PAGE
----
The world within Su’s paintings also usually exudes a sometimes powerful, sometimes subtle message of death. The observer’s bird’s eye viewpoint seems to be looking down upon the human world through the cold eyes of some otherworldly spirit. Taking the 1992 work Boundary Stone Beneath a Tree and Concession—Expat Cemetery from 1994-1996 as examples, both paintings deal with “boundaries.” Whether it’s a boundary stone or a foreign concession, they both serve to draw fixed boundary lines. Although no people are seen in Boundary Stone Beneath a Tree the clearly man-made boundary marker is visible within the space. Su uses dogs as a metaphor for people here. For the sake of land, economic benefit, and securing their own interests, people are forever delineating boundaries among themselves. Similarly, there is also an ongoing struggle and seizure of the upper hand within the world of dogs. A pack of dogs surrounds the tree and the boundary marker, seemingly sizing one another up for the impending struggle. The multitudinous essences of death concealed in the background of the boundary marker are actually not present in Concession—Expat Cemetery, a surrounding wall delineating the graveyard.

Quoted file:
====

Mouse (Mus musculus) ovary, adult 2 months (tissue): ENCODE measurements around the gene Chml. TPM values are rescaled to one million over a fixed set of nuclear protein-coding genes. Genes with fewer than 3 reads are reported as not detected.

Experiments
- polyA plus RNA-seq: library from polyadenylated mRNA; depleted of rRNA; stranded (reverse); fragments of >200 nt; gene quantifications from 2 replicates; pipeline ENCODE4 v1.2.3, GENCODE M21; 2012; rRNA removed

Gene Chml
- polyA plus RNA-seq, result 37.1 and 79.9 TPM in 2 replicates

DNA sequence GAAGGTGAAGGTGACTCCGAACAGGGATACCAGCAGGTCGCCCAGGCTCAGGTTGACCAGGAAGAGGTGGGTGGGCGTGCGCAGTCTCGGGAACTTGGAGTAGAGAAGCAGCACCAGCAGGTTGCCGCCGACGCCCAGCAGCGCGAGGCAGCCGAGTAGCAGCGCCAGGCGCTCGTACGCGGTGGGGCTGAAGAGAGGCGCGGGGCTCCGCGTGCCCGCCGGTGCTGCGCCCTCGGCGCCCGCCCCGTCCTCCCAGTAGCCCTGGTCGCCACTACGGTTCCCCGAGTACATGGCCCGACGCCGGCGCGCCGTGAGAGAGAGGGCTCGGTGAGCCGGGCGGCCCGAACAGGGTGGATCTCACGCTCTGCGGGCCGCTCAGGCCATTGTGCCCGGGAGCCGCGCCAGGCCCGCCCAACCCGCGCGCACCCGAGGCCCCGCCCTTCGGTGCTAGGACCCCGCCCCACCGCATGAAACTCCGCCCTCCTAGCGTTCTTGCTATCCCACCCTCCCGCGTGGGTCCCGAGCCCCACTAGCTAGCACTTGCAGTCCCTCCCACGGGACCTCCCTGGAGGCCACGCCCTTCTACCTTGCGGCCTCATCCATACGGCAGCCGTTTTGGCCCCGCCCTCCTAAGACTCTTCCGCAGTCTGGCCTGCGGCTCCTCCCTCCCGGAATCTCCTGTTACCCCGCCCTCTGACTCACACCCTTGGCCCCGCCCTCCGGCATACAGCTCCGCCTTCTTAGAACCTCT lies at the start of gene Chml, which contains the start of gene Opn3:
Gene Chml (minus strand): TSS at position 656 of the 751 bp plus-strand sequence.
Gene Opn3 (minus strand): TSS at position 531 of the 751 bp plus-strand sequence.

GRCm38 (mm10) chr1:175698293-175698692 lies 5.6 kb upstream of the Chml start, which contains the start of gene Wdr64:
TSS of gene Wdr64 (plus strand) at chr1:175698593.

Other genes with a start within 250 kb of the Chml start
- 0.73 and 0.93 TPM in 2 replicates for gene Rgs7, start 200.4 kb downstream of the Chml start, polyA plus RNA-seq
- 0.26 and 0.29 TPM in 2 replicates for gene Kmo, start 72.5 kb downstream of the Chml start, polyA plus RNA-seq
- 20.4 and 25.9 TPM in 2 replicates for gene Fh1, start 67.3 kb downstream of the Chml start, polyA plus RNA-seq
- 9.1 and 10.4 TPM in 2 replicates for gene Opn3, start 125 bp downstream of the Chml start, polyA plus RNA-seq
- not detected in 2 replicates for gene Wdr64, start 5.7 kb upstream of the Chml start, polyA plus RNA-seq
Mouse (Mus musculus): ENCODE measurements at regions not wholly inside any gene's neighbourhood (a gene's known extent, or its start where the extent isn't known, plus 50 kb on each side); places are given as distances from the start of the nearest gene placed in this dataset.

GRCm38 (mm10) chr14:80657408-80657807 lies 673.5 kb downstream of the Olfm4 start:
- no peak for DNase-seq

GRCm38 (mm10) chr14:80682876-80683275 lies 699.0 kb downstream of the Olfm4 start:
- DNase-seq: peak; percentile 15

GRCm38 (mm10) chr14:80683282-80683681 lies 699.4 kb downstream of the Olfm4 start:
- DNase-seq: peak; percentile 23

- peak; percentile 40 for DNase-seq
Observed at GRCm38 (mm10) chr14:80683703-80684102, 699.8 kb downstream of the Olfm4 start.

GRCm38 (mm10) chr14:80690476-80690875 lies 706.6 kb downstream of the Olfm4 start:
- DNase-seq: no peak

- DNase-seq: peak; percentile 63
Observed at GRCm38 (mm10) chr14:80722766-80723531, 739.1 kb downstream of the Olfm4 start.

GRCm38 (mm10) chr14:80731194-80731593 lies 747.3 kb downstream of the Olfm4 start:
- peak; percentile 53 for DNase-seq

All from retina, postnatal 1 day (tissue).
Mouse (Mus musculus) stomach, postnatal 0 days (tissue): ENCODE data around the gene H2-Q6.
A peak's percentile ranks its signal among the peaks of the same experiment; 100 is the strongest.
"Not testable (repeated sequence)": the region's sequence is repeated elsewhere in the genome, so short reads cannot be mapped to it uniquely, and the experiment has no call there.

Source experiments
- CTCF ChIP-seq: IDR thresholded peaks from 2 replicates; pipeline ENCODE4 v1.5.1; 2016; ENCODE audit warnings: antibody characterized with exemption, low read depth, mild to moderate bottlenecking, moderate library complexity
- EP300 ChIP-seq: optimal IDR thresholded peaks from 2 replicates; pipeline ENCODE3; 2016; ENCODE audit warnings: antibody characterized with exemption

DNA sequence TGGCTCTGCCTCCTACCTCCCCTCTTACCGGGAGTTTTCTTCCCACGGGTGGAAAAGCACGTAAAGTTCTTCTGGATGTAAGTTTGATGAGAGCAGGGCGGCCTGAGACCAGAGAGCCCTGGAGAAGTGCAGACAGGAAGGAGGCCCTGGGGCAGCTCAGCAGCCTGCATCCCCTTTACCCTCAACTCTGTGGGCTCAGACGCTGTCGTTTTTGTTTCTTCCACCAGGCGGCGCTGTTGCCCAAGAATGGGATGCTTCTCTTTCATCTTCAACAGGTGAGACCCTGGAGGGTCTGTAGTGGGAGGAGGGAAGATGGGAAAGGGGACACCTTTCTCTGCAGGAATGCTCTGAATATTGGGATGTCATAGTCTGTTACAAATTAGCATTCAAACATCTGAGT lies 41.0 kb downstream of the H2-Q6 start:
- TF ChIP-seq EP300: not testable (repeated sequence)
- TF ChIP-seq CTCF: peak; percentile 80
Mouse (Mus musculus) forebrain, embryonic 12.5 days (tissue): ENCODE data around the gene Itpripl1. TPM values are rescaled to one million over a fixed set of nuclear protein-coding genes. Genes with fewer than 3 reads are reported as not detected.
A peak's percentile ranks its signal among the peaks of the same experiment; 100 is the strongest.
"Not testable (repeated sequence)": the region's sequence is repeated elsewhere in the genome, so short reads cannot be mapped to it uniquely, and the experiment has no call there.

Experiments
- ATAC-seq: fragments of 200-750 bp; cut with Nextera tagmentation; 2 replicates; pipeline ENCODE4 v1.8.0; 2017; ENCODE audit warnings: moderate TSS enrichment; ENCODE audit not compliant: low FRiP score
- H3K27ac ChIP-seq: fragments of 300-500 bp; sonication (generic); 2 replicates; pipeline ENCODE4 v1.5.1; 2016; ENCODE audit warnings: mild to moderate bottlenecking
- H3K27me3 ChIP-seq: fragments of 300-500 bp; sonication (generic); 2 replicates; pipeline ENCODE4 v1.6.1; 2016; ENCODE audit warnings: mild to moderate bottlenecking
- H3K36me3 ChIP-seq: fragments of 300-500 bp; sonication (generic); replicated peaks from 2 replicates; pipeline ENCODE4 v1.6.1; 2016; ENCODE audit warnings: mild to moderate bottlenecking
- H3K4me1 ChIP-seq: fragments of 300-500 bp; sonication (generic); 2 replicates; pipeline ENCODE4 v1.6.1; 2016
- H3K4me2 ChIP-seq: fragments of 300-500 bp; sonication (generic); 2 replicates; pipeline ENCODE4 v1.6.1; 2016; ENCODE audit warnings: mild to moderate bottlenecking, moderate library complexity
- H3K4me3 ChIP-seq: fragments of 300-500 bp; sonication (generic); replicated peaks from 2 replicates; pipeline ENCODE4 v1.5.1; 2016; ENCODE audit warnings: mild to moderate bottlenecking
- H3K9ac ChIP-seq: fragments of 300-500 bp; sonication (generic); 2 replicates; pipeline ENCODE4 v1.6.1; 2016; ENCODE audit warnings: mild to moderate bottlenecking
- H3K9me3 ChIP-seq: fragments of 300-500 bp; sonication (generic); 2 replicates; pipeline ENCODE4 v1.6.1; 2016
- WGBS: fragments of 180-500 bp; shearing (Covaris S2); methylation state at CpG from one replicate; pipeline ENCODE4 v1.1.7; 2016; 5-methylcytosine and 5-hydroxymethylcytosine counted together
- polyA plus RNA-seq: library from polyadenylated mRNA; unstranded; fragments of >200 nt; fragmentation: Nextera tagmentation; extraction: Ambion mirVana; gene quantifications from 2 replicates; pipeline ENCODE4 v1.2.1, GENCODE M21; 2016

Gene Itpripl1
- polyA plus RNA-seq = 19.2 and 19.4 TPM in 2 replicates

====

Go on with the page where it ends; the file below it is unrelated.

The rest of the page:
What leaves one pondering about the world in Su’s paintings is how death usually only gradually manifests itself as a sort of sweetness in character. In Concession—Expat Cemetery we see the vastness of death and in the background of all that death there is seemingly no ray of humanity to speak of, only loneliness and desolation. From 1990 onward, the scenes of Taiwan seen in Su’s paintings always depict a sort of shabbiness, gloominess, dread or even heartlessness.